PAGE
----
The Model 3 is a supremely important product for the future of Tesla. It’s what CEO Elon Musk says will help the company get out of the red, and it could also be the first widely adopted all-electric car. And on the eve of one of the most important deadlines in the company’s 15-year history, the company is still figuring out the best way to build it.
Today marks the end of the second financial quarter of 2018, and it’s also the deadline that Musk set for Tesla to make Model 3s at a rate of 5,000 per week. Tesla needs to reach this rate of production so that it stops losing money on every Model 3 it makes. Once it reaches this rate, the company can climb toward the eventual goal of bringing in a 25 percent margin on each of the sedans.
Speculation flourished as the deadline approached — some traders believe the company won’t make it and have bet heavily against its stock, analysts are largely split, and many fervent fans don’t particularly care. Musk has remained confident that the company will reach the pace he demands, and over the past two weeks, Tesla granted factory tours and interviews with the CEO to the The New York Times and the The Wall Street Journal.
The tours could be seen as a small olive branch to the media, which Musk often criticizes, or simply an effort to show the world (including analysts and investors) “everything’s under control, situation normal” ahead of the end of the quarter. Whatever the reason for the access, though, details in both pieces show that — even after Tesla manufactured and shipped tens of thousands of Model 3s to customers since production began almost a year ago — the company is still changing the way it makes its most important car.
Those changes can be big, like the new tent-covered assembly line that Tesla recently constructed in one of its parking lots at the Fremont, California factory. But they’re often much smaller, like the spot welds that hold the car’s frame together, for example. According to the Times, Tesla executives approved an idea from the company’s engineers to have robots make about 300 fewer “unnecessary” welds in order to save time on production.
Robots still play a big role in production of the Model 3, even though Musk has admitted to an over-reliance on automation. But the company is apparently still trying to figure out how to best use those robots. In some cases, that involves tweaking very small things, like which bolts the robots are using:
For months, Tesla engineers struggled to get a robot to guide a bolt through a hole accurately to secure part of the rear brake. They found a maddeningly simple solution: Instead of using a bolt with a flat tip on its threaded end, engineers switched to a bolt with a tapered point, known as a “lead-in,” that can be guided through the hole even if the robot is a millimeter off dead center.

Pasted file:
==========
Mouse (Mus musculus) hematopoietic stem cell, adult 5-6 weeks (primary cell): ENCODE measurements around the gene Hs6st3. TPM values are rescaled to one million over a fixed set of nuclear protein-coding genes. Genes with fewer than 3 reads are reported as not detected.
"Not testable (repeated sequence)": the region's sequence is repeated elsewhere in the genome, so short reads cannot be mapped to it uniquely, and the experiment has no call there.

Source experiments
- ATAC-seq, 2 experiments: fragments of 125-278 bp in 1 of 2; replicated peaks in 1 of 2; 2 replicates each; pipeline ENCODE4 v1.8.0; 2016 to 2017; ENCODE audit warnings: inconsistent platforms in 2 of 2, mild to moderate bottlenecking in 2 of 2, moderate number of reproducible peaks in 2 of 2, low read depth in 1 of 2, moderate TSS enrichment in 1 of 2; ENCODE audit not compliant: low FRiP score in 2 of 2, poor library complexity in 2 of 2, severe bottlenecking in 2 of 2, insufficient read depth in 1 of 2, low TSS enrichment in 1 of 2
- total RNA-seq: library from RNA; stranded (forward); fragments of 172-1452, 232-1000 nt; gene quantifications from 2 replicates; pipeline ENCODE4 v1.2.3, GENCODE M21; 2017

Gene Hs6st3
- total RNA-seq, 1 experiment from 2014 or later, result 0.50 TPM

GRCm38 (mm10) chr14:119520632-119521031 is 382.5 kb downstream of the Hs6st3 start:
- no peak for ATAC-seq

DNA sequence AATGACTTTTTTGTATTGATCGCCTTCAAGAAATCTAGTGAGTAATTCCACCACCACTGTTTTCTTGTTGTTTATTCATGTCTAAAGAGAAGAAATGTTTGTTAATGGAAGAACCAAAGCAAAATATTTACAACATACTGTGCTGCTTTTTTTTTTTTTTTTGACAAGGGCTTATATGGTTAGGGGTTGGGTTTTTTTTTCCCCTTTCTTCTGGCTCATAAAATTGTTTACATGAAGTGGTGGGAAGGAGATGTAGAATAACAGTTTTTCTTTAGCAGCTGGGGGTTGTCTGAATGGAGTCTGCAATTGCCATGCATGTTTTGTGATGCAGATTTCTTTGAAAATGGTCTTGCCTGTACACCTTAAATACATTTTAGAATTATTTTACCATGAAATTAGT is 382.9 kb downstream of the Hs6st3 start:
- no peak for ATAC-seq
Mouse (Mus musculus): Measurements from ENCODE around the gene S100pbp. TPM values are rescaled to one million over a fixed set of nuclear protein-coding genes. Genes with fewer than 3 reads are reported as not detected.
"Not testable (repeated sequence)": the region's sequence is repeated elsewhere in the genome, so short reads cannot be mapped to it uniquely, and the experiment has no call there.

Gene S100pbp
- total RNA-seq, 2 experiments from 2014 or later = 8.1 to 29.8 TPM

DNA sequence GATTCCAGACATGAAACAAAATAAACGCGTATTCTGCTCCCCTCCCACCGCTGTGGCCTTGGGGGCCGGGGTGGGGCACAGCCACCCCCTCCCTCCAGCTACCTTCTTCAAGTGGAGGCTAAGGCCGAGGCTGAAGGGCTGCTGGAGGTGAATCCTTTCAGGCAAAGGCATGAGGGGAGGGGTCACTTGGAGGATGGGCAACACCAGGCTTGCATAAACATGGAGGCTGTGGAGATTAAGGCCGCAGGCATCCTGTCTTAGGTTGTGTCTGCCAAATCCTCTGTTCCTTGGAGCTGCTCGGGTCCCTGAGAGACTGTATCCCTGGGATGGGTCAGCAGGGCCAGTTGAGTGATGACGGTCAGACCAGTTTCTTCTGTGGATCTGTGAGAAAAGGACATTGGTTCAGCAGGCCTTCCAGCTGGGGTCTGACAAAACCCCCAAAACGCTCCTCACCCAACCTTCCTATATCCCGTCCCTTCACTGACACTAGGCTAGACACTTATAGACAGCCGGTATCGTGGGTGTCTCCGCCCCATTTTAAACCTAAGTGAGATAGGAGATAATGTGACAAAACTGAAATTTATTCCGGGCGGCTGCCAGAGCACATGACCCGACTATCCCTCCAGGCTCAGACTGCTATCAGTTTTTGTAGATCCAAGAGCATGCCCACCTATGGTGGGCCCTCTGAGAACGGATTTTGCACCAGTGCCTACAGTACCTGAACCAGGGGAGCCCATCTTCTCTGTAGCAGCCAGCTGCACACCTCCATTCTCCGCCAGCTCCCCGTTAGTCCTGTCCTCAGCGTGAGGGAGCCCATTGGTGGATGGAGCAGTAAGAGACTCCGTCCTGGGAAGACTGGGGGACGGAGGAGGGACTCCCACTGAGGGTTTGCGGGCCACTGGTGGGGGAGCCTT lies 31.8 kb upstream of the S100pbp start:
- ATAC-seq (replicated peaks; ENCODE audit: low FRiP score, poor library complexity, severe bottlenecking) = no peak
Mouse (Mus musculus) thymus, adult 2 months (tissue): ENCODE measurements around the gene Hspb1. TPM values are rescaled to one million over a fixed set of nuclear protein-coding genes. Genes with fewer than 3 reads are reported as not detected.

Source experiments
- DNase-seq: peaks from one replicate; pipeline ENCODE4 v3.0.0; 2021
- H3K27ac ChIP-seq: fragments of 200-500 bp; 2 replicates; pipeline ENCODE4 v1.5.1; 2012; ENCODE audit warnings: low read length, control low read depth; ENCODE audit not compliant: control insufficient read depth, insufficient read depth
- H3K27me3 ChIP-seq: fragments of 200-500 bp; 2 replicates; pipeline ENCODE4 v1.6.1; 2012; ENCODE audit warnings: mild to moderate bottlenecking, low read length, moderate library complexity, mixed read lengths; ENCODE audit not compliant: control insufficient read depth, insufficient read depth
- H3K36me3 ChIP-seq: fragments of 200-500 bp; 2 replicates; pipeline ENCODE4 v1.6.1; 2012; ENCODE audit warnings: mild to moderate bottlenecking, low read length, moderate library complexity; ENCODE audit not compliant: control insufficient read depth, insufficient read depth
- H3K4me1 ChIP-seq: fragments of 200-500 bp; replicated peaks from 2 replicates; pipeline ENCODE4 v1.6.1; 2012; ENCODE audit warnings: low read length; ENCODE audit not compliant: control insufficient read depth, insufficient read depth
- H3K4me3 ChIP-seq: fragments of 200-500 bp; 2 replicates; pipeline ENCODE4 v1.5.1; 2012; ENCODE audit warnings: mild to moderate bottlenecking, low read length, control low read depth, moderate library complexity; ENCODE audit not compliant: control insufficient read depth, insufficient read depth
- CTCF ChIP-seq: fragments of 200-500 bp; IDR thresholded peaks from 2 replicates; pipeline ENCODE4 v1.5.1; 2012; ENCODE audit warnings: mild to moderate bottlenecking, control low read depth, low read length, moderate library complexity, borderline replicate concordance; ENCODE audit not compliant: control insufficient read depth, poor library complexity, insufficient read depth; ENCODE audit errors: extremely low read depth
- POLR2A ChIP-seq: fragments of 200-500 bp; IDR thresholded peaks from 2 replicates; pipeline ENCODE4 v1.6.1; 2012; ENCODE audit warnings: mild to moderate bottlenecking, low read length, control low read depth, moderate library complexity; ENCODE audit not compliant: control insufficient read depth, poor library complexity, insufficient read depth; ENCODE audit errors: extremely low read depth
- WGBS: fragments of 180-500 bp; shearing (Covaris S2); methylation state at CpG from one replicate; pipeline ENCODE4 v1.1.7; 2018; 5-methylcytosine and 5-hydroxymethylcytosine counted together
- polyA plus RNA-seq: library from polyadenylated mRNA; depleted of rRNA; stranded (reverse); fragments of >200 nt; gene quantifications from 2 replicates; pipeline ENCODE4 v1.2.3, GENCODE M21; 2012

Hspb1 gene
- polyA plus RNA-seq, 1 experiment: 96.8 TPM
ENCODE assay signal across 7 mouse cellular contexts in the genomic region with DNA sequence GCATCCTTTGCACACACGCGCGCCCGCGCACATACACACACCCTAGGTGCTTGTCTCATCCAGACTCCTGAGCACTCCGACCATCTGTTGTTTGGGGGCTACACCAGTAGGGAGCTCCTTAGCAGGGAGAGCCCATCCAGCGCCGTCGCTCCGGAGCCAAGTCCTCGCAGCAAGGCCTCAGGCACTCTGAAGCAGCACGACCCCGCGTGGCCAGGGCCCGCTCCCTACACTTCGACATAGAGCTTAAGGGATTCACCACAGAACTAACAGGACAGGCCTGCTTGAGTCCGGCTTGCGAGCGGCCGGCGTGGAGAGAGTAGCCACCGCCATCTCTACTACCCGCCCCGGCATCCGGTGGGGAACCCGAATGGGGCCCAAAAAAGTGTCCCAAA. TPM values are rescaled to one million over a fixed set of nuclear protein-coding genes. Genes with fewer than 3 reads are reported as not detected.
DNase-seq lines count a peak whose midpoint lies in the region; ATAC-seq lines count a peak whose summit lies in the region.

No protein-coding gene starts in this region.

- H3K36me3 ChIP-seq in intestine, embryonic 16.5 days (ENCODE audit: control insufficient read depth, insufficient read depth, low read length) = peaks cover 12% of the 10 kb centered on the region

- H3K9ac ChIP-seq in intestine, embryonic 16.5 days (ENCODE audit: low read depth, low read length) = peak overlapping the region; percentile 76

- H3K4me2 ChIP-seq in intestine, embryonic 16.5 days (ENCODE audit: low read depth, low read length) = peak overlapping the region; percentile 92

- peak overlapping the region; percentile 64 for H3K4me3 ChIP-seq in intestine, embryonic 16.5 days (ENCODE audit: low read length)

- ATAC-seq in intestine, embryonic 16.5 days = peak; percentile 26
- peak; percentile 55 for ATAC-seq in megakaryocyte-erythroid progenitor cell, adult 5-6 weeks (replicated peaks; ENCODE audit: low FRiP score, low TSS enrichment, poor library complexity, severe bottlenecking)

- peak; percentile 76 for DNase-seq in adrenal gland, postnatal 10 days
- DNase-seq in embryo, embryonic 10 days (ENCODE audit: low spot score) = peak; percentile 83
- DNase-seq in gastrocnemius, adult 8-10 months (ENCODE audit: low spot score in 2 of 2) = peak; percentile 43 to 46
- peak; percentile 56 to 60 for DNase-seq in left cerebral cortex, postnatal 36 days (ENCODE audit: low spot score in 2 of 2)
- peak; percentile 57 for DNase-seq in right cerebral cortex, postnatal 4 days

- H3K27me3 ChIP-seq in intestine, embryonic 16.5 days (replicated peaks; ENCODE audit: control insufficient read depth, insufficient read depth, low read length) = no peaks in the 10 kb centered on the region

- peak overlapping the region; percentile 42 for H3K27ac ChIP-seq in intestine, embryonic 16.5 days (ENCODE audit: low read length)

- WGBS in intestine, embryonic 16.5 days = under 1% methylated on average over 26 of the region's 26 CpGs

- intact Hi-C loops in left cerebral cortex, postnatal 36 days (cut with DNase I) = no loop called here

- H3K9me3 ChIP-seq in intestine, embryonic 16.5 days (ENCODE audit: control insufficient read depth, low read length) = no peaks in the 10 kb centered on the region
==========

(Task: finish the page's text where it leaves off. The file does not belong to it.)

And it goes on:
In other cases, though, Tesla is pushing the robots past their prescribed limits:
Tesla at times pulls robots off the line and tests them operating at speeds greater than specified by the supplier, said Charles Mwangi, Tesla’s director of body engineering.
“We are actually breaking them to see what the maximum limit is,” Mr. Mwangi said. The idea is to find ways of accelerating production without spending capital on new machinery. In the future, rather than adding more machines to increase output, “we can just dial up our equipment,” he said.
Meanwhile, the WSJ says in its factory tour report that Tesla spent between $80 million and $90 million in an “automated warehouse system” that was supposed to send parts to specific workstations around the factory. When the gambit ultimately failed, parts of that conveyor system became some of the “scrap” Tesla used to create the assembly line under the tent outdoors.
That Tesla is still making changes to the way the Model 3 is built after some 30,000 have rolled off the line is emblematic of how the company operates differently compared to other automakers. At Ford, or GM, or Mercedes-Benz, decisions like these are often made during the prototyping phase, and the results of those choices are sussed out via rigorous testing long before cars wind up in the hands of customers.
It’s a daring choice for a company that has had issues with quality control. And results from changes made now might not surface until thousands more Model 3s are on the road, well past the moment where we know if the company hit Musk’s marks. It’s also likely to be another dividing line. Experts may say it’s a sign that Tesla is still learning on the fly, while supporters of the company will say it proves a willingness to embrace new ideas.
A spokesperson for Tesla declined to comment on the changes to the production process of the Model 3. But Tesla is certainly aware of the risks associated with the quality and reliability of its cars. One of the many risk factors included in the company’s most recent quarterly filing with the SEC addresses this quandary head-on. “While we have performed extensive internal testing on the products we manufacture, we currently have a limited frame of reference by which to evaluate detailed long-term quality, reliability, durability and performance characteristics of our battery packs, powertrains, vehicles and energy storage products,” the company wrote. “There can be no assurance that we will be able to detect and fix any defects in our products prior to their sale to or installation for consumers.”